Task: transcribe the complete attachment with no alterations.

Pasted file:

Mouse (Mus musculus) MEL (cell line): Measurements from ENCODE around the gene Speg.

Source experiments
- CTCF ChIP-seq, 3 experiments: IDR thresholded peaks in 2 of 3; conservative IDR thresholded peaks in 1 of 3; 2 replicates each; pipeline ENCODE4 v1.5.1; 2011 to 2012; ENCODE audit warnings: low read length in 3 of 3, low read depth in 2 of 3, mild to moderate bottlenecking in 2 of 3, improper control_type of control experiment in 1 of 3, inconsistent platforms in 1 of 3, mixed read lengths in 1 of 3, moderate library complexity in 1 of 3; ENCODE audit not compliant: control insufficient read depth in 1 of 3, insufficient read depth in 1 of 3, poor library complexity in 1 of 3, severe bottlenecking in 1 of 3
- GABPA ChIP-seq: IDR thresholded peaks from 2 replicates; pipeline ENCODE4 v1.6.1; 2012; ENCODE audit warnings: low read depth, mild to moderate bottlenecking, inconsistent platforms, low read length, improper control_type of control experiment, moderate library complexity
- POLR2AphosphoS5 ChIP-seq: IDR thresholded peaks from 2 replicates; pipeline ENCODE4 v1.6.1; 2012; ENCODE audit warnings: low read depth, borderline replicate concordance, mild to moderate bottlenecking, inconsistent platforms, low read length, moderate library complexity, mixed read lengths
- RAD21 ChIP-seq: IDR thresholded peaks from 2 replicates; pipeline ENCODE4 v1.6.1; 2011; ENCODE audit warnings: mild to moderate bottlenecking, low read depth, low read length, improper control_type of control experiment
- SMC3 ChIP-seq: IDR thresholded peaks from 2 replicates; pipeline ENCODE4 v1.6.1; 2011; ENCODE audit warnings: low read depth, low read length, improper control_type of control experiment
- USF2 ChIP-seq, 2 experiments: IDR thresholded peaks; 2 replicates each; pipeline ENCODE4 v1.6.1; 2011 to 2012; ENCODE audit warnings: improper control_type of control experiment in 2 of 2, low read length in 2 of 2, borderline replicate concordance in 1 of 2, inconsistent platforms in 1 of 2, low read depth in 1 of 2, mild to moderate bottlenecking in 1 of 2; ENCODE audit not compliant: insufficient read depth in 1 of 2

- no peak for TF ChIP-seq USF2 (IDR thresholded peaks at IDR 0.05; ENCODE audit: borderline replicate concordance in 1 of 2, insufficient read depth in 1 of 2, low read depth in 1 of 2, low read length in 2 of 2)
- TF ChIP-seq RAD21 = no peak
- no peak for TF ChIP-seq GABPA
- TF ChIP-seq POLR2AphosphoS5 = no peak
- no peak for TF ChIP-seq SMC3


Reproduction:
Mouse (Mus musculus) MEL (cell line): Measurements from ENCODE around the gene Speg.

Source experiments
- CTCF ChIP-seq, 3 experiments: IDR thresholded peaks in 2 of 3; conservative IDR thresholded peaks in 1 of 3; 2 replicates each; pipeline ENCODE4 v1.5.1; 2011 to 2012; ENCODE audit warnings: low read length in 3 of 3, low read depth in 2 of 3, mild to moderate bottlenecking in 2 of 3, improper control_type of control experiment in 1 of 3, inconsistent platforms in 1 of 3, mixed read lengths in 1 of 3, moderate library complexity in 1 of 3; ENCODE audit not compliant: control insufficient read depth in 1 of 3, insufficient read depth in 1 of 3, poor library complexity in 1 of 3, severe bottlenecking in 1 of 3
- GABPA ChIP-seq: IDR thresholded peaks from 2 replicates; pipeline ENCODE4 v1.6.1; 2012; ENCODE audit warnings: low read depth, mild to moderate bottlenecking, inconsistent platforms, low read length, improper control_type of control experiment, moderate library complexity
- POLR2AphosphoS5 ChIP-seq: IDR thresholded peaks from 2 replicates; pipeline ENCODE4 v1.6.1; 2012; ENCODE audit warnings: low read depth, borderline replicate concordance, mild to moderate bottlenecking, inconsistent platforms, low read length, moderate library complexity, mixed read lengths
- RAD21 ChIP-seq: IDR thresholded peaks from 2 replicates; pipeline ENCODE4 v1.6.1; 2011; ENCODE audit warnings: mild to moderate bottlenecking, low read depth, low read length, improper control_type of control experiment
- SMC3 ChIP-seq: IDR thresholded peaks from 2 replicates; pipeline ENCODE4 v1.6.1; 2011; ENCODE audit warnings: low read depth, low read length, improper control_type of control experiment
- USF2 ChIP-seq, 2 experiments: IDR thresholded peaks; 2 replicates each; pipeline ENCODE4 v1.6.1; 2011 to 2012; ENCODE audit warnings: improper control_type of control experiment in 2 of 2, low read length in 2 of 2, borderline replicate concordance in 1 of 2, inconsistent platforms in 1 of 2, low read depth in 1 of 2, mild to moderate bottlenecking in 1 of 2; ENCODE audit not compliant: insufficient read depth in 1 of 2

- no peak for TF ChIP-seq USF2 (IDR thresholded peaks at IDR 0.05; ENCODE audit: borderline replicate concordance in 1 of 2, insufficient read depth in 1 of 2, low read depth in 1 of 2, low read length in 2 of 2)
- TF ChIP-seq RAD21 = no peak
- no peak for TF ChIP-seq GABPA
- TF ChIP-seq POLR2AphosphoS5 = no peak
- no peak for TF ChIP-seq SMC3